Search form



CL Mobile Menu

Apparently Healthy Man With History of Injection Drug Use: The Initial Approach

Apparently Healthy Man With History of Injection Drug Use: The Initial Approach

A 45-year-old man comes to see you for a routine physical.
He has no complaints and no significant medical history.
However, while questioning him you discover that he used
intravenous heroin until about 10 years ago-and sometimes
shared needles. He also drank 6 or more beers a day for about 20 years, a practice
he stopped at the same time that he quit using illicit drugs. He has multiple tattoos,
which were done at commercial parlors. He is married but has no children. His wife has
no history of hepatitis. Physical examination is unremarkable.


This patient's history prompts consideration of infection
with hepatitis C virus (HCV). HCV is a leading cause
of chronic liver disease in the United States. Populationbased
studies indicate that 50% of chronic liver disease in
this country is HCV-related. Between 8000 and 10,000
deaths each year are attributed to HCV liver disease.1 An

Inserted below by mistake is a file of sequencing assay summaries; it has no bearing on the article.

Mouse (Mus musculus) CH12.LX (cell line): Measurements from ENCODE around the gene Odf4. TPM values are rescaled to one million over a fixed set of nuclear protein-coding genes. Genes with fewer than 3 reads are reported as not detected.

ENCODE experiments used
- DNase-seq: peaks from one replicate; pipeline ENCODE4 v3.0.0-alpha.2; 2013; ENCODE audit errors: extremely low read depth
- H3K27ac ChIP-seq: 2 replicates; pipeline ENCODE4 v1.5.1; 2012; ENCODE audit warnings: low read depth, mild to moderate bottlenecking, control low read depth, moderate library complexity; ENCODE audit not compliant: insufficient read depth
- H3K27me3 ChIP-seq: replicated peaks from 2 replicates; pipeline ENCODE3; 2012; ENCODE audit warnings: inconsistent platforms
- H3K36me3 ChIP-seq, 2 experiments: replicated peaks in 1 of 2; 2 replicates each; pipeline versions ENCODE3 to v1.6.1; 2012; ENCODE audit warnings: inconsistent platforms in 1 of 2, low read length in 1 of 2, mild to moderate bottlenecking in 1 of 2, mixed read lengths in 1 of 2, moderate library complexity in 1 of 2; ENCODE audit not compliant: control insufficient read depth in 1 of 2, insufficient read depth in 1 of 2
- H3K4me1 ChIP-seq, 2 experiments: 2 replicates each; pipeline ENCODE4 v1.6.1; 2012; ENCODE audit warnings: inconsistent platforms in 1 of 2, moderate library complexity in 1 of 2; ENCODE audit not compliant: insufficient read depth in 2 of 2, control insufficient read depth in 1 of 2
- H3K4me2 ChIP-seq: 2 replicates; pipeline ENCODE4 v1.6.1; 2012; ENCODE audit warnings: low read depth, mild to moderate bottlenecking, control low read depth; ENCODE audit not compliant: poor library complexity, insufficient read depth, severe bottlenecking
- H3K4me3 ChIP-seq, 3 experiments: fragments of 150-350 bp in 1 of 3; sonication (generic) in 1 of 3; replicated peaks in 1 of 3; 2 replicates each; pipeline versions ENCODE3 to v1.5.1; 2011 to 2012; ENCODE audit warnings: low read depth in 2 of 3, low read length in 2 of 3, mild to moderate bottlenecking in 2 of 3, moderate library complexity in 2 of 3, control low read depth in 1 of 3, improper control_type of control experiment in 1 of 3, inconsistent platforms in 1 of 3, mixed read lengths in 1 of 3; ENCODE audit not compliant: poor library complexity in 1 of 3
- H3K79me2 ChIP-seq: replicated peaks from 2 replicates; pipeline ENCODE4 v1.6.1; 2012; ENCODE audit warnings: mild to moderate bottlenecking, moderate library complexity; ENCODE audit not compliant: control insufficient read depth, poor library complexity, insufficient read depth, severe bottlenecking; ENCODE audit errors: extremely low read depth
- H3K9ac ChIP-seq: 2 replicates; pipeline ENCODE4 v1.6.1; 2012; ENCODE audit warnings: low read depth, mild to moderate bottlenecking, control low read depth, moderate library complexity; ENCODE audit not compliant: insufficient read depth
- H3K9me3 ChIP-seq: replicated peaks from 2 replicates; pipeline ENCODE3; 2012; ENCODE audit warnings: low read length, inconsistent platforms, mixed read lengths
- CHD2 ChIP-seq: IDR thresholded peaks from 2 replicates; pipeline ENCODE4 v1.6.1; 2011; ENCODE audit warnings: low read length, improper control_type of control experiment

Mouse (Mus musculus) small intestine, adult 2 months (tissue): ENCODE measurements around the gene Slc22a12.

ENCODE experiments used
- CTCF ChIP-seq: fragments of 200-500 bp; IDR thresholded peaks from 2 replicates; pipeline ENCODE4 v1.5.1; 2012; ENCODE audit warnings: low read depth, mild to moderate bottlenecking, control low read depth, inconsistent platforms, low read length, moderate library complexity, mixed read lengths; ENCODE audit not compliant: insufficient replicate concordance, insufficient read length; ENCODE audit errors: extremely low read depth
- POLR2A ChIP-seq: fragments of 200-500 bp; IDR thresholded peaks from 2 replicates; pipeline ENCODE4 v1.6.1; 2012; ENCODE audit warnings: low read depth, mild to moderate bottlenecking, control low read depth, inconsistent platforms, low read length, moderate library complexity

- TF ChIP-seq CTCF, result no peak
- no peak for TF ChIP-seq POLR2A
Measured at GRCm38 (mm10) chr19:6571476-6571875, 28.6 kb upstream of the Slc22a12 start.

estimated 2.7 million Americans are chronically infected
with HCV.2

This patient's injection drug use is a known risk factor
for the infection and is one of the criteria established
by the Centers for Disease Control and Prevention for
HCV screening (Table 1). His history contains only this
one definite risk factor; however, tattooing and body piercing
may increase risk of HCV infection, although this has
not been definitely established. Other behaviors in the latter
category-and for which routine screening for HCV
infection is of uncertain value-include:

  • Noninjection drug use.
  • history of multiple sex partners.
  • A history of sexually transmitted diseases.
  • Long-term sexual relationship with a partner who is
    infected with HCV.

A. Order an enzyme-linked immunosorbent
assay (ELISA) to screen for the presence of
HCV antibodies and, if positive, follow with a
recombinant immunoblot assay (RIBA) to
confirm the result.
B. Order liver function tests (LFTs). If normal,
recommend that the patient have these tests
repeated every 6 months.
C. Order an ELISA to screen for HCV antibodies.
There is no need for confirmatory testing, since
the patient has a known risk factor for HCV
D. Assume that hepatitis C is likely, since several
risk factors are present; schedule biopsy of the
liver to assess disease severity.


Loading comments...

By clicking Accept, you agree to become a member of the UBM Medica Community.